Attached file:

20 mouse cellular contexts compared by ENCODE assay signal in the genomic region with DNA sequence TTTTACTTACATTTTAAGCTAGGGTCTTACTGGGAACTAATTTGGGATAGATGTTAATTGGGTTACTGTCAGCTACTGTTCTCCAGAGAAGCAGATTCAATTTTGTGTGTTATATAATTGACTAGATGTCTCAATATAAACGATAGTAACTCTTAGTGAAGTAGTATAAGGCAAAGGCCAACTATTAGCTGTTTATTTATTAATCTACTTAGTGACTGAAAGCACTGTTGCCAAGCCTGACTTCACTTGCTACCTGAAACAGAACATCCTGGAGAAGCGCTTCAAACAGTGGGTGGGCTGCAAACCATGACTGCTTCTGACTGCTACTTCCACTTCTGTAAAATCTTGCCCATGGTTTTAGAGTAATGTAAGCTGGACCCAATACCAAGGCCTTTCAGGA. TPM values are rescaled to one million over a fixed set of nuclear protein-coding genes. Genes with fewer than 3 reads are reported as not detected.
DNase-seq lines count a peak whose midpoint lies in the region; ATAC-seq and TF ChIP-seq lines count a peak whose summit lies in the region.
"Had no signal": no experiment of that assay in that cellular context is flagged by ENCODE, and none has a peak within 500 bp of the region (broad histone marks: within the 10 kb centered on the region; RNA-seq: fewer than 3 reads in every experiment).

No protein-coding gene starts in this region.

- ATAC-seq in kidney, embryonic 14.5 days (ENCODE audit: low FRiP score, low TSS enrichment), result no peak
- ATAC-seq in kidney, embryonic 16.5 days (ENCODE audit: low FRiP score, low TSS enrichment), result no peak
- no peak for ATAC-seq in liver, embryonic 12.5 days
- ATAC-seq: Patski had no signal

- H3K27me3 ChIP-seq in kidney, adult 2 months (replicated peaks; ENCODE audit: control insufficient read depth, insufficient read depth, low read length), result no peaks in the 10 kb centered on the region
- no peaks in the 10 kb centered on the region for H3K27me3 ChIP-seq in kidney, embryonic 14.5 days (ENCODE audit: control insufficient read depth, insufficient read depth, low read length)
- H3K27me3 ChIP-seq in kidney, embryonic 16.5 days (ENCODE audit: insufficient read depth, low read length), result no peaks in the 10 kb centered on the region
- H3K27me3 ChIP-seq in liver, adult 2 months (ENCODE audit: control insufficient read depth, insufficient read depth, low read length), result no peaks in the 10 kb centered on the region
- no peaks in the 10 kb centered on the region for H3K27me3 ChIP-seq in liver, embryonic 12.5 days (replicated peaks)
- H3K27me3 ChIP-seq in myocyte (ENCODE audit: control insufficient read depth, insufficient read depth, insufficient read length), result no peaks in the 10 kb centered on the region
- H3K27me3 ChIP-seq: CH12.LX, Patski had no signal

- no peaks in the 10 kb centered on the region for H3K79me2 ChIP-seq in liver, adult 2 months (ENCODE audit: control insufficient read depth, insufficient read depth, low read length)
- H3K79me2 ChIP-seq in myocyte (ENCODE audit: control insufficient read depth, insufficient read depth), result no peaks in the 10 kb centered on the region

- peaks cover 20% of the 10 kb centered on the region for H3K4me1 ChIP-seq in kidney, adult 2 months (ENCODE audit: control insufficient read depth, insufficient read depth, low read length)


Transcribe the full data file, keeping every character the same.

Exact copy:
20 mouse cellular contexts compared by ENCODE assay signal in the genomic region with DNA sequence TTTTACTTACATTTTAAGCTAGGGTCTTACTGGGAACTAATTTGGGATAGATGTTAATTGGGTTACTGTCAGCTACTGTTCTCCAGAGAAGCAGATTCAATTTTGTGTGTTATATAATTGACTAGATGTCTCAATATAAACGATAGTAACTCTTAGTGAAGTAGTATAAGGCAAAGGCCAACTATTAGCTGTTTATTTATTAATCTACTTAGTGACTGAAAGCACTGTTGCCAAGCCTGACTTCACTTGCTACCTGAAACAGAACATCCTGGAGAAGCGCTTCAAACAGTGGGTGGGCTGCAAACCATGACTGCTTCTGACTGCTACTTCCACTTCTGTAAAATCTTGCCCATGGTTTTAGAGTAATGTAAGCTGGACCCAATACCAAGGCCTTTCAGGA. TPM values are rescaled to one million over a fixed set of nuclear protein-coding genes. Genes with fewer than 3 reads are reported as not detected.
DNase-seq lines count a peak whose midpoint lies in the region; ATAC-seq and TF ChIP-seq lines count a peak whose summit lies in the region.
"Had no signal": no experiment of that assay in that cellular context is flagged by ENCODE, and none has a peak within 500 bp of the region (broad histone marks: within the 10 kb centered on the region; RNA-seq: fewer than 3 reads in every experiment).

No protein-coding gene starts in this region.

- ATAC-seq in kidney, embryonic 14.5 days (ENCODE audit: low FRiP score, low TSS enrichment), result no peak
- ATAC-seq in kidney, embryonic 16.5 days (ENCODE audit: low FRiP score, low TSS enrichment), result no peak
- no peak for ATAC-seq in liver, embryonic 12.5 days
- ATAC-seq: Patski had no signal

- H3K27me3 ChIP-seq in kidney, adult 2 months (replicated peaks; ENCODE audit: control insufficient read depth, insufficient read depth, low read length), result no peaks in the 10 kb centered on the region
- no peaks in the 10 kb centered on the region for H3K27me3 ChIP-seq in kidney, embryonic 14.5 days (ENCODE audit: control insufficient read depth, insufficient read depth, low read length)
- H3K27me3 ChIP-seq in kidney, embryonic 16.5 days (ENCODE audit: insufficient read depth, low read length), result no peaks in the 10 kb centered on the region
- H3K27me3 ChIP-seq in liver, adult 2 months (ENCODE audit: control insufficient read depth, insufficient read depth, low read length), result no peaks in the 10 kb centered on the region
- no peaks in the 10 kb centered on the region for H3K27me3 ChIP-seq in liver, embryonic 12.5 days (replicated peaks)
- H3K27me3 ChIP-seq in myocyte (ENCODE audit: control insufficient read depth, insufficient read depth, insufficient read length), result no peaks in the 10 kb centered on the region
- H3K27me3 ChIP-seq: CH12.LX, Patski had no signal

- no peaks in the 10 kb centered on the region for H3K79me2 ChIP-seq in liver, adult 2 months (ENCODE audit: control insufficient read depth, insufficient read depth, low read length)
- H3K79me2 ChIP-seq in myocyte (ENCODE audit: control insufficient read depth, insufficient read depth), result no peaks in the 10 kb centered on the region

- peaks cover 20% of the 10 kb centered on the region for H3K4me1 ChIP-seq in kidney, adult 2 months (ENCODE audit: control insufficient read depth, insufficient read depth, low read length)